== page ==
According to the CDC
, which was updated on October 5 at 2 pm, the epidural steroid injections thought to be contaminated with the deadly fungal meningitis have been sent to numerous states: California, Connecticut, Florida, Georgia, Idaho, Illinois, Indiana, Maryland, Michigan, Minnesota, North Carolina, New Hampshire, New Jersey, Nevada, New York, Ohio, Pennsylvania, Rhode Island, South Carolina, Tennessee, Virginia, Texas, and West Virginia.
As far as CDC knows, hundreds or even thousands of people may be contaminated or at risk, with many patients having strokes thought to be related to the meningitis. The shots were shipped out between July and September. There is still an ongoing investigation going on to trace the source, but most of the people who have been diagnosed with this rare meningitis have received the shot for back pain.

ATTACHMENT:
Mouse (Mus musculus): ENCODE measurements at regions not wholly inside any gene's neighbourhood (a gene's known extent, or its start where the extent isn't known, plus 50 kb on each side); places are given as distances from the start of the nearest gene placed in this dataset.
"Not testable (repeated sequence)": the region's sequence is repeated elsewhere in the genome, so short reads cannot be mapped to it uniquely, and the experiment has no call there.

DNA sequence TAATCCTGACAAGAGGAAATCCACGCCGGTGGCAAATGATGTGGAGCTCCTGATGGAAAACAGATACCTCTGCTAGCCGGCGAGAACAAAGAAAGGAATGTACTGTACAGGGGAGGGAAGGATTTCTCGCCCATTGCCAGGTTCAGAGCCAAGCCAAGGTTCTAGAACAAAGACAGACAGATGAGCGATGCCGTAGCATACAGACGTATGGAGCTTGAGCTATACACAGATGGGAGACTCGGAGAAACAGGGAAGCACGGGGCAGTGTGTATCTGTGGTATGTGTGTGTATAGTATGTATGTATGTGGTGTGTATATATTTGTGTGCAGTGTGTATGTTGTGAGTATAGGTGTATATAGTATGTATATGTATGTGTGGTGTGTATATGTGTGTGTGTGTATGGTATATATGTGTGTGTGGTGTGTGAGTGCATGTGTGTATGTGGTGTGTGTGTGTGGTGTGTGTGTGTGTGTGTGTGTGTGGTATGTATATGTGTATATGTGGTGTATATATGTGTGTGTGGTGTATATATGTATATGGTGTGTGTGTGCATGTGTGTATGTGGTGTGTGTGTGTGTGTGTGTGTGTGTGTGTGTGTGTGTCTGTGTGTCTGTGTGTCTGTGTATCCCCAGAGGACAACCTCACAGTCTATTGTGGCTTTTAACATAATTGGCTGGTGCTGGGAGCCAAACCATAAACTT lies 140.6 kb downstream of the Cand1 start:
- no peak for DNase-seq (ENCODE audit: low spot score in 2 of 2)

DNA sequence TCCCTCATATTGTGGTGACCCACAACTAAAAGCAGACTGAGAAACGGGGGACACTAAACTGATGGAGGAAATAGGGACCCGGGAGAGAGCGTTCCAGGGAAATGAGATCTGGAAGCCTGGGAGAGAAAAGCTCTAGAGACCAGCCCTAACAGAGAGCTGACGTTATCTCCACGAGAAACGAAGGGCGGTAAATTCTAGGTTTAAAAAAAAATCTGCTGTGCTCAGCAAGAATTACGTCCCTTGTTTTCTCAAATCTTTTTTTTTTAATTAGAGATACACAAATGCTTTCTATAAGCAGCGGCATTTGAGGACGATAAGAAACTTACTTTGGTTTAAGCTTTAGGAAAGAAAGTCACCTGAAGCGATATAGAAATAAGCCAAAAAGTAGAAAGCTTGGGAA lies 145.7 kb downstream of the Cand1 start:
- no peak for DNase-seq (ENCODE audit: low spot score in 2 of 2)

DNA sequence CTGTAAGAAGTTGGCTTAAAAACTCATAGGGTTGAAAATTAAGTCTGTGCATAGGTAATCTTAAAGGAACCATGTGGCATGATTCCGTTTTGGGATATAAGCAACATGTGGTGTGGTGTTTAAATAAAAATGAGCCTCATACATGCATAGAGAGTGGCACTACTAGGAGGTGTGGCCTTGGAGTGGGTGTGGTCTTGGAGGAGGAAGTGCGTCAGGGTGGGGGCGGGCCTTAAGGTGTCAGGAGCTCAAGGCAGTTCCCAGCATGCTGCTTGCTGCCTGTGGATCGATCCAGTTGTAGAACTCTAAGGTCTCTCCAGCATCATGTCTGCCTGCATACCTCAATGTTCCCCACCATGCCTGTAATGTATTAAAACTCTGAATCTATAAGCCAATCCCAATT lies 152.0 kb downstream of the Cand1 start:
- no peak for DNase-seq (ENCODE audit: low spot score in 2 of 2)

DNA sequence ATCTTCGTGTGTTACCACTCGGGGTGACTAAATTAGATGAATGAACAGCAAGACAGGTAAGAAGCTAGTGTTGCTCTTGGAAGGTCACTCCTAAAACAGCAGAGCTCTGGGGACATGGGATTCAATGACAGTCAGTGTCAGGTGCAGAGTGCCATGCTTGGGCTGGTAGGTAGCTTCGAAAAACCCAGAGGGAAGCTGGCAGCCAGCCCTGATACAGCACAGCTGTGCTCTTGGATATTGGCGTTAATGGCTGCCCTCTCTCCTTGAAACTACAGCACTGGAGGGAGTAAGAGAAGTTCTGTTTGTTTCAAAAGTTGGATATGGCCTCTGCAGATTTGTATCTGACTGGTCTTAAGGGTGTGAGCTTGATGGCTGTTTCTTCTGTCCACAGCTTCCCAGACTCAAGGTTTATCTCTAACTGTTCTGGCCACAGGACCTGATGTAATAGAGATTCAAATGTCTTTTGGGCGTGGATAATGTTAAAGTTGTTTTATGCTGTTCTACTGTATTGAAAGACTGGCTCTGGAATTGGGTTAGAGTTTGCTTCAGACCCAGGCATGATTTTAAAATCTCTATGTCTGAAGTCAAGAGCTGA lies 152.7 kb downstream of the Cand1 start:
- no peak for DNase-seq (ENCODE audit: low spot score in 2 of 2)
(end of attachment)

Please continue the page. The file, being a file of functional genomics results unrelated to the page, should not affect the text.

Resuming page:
UPI Health News
has reported that twenty-five of the cases were located in Tennessee, stated Dr. Benjamin Park, a medical officer at the Mycotic Diseases Branch of the CDC in Atlanta. "Fungal meningitis is not a reportable condition so we don't know how to compare this, but it is extremely rare and many of these cases involve people who are immune-compromised."
CDC receives vital information on healthcare-associated infections (HAIs) through combined efforts. One is the National Healthcare Safety Network (NHSN)
, the largest health care-associated infection reporting system in the United States. Over 9,000 healthcare facilities participate in NHSN, providing reports to show where the nation stands in efforts to prevent HAIs; where states stand in HAI prevention efforts; and to provide local information on individual facility progress in HAI prevention.
A person with meningitis of sub-acute onset
(1-4 weeks) following epidural injection after July 1, 2012. Meningitis is defined as having 1 or more of the following symptoms: HA, fever, stiff neck, or photophobia and a CSF profile consistent with meningitis (elevated protein, low glucose, and pleocytosis).